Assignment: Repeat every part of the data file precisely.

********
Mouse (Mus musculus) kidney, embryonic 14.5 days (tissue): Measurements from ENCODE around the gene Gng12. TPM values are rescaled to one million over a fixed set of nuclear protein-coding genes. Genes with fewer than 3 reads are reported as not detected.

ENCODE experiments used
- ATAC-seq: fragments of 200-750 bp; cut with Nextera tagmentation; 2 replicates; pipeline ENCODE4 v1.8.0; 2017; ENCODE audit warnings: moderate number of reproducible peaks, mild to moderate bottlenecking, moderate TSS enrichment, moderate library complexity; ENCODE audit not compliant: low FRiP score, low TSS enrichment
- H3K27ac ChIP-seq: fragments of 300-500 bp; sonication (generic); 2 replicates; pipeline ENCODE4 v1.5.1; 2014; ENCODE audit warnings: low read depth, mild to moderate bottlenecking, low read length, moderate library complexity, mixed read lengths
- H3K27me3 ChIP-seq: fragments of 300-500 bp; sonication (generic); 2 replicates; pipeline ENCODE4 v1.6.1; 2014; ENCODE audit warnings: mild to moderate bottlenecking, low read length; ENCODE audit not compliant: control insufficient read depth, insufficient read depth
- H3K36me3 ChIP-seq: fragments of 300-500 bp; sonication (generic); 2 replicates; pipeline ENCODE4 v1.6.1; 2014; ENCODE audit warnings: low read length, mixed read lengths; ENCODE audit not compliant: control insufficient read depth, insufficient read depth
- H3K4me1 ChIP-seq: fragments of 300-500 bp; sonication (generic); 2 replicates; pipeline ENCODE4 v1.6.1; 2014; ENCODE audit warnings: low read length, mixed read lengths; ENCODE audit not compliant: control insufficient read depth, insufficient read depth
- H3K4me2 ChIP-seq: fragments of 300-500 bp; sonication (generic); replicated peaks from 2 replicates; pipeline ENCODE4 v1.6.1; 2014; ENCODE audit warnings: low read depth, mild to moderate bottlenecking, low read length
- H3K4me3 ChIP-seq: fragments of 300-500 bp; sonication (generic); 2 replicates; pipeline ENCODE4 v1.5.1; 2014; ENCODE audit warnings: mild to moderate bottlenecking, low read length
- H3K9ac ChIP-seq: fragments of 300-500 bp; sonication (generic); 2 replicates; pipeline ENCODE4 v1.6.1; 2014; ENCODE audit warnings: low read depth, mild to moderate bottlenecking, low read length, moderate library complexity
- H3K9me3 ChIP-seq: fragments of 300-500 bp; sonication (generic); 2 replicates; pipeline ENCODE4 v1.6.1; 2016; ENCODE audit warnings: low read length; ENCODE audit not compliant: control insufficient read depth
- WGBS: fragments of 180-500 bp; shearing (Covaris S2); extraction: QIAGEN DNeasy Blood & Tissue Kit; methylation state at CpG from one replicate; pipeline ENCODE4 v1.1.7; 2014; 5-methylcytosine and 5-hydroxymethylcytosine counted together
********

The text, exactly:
Mouse (Mus musculus) kidney, embryonic 14.5 days (tissue): Measurements from ENCODE around the gene Gng12. TPM values are rescaled to one million over a fixed set of nuclear protein-coding genes. Genes with fewer than 3 reads are reported as not detected.

ENCODE experiments used
- ATAC-seq: fragments of 200-750 bp; cut with Nextera tagmentation; 2 replicates; pipeline ENCODE4 v1.8.0; 2017; ENCODE audit warnings: moderate number of reproducible peaks, mild to moderate bottlenecking, moderate TSS enrichment, moderate library complexity; ENCODE audit not compliant: low FRiP score, low TSS enrichment
- H3K27ac ChIP-seq: fragments of 300-500 bp; sonication (generic); 2 replicates; pipeline ENCODE4 v1.5.1; 2014; ENCODE audit warnings: low read depth, mild to moderate bottlenecking, low read length, moderate library complexity, mixed read lengths
- H3K27me3 ChIP-seq: fragments of 300-500 bp; sonication (generic); 2 replicates; pipeline ENCODE4 v1.6.1; 2014; ENCODE audit warnings: mild to moderate bottlenecking, low read length; ENCODE audit not compliant: control insufficient read depth, insufficient read depth
- H3K36me3 ChIP-seq: fragments of 300-500 bp; sonication (generic); 2 replicates; pipeline ENCODE4 v1.6.1; 2014; ENCODE audit warnings: low read length, mixed read lengths; ENCODE audit not compliant: control insufficient read depth, insufficient read depth
- H3K4me1 ChIP-seq: fragments of 300-500 bp; sonication (generic); 2 replicates; pipeline ENCODE4 v1.6.1; 2014; ENCODE audit warnings: low read length, mixed read lengths; ENCODE audit not compliant: control insufficient read depth, insufficient read depth
- H3K4me2 ChIP-seq: fragments of 300-500 bp; sonication (generic); replicated peaks from 2 replicates; pipeline ENCODE4 v1.6.1; 2014; ENCODE audit warnings: low read depth, mild to moderate bottlenecking, low read length
- H3K4me3 ChIP-seq: fragments of 300-500 bp; sonication (generic); 2 replicates; pipeline ENCODE4 v1.5.1; 2014; ENCODE audit warnings: mild to moderate bottlenecking, low read length
- H3K9ac ChIP-seq: fragments of 300-500 bp; sonication (generic); 2 replicates; pipeline ENCODE4 v1.6.1; 2014; ENCODE audit warnings: low read depth, mild to moderate bottlenecking, low read length, moderate library complexity
- H3K9me3 ChIP-seq: fragments of 300-500 bp; sonication (generic); 2 replicates; pipeline ENCODE4 v1.6.1; 2016; ENCODE audit warnings: low read length; ENCODE audit not compliant: control insufficient read depth
- WGBS: fragments of 180-500 bp; shearing (Covaris S2); extraction: QIAGEN DNeasy Blood & Tissue Kit; methylation state at CpG from one replicate; pipeline ENCODE4 v1.1.7; 2014; 5-methylcytosine and 5-hydroxymethylcytosine counted together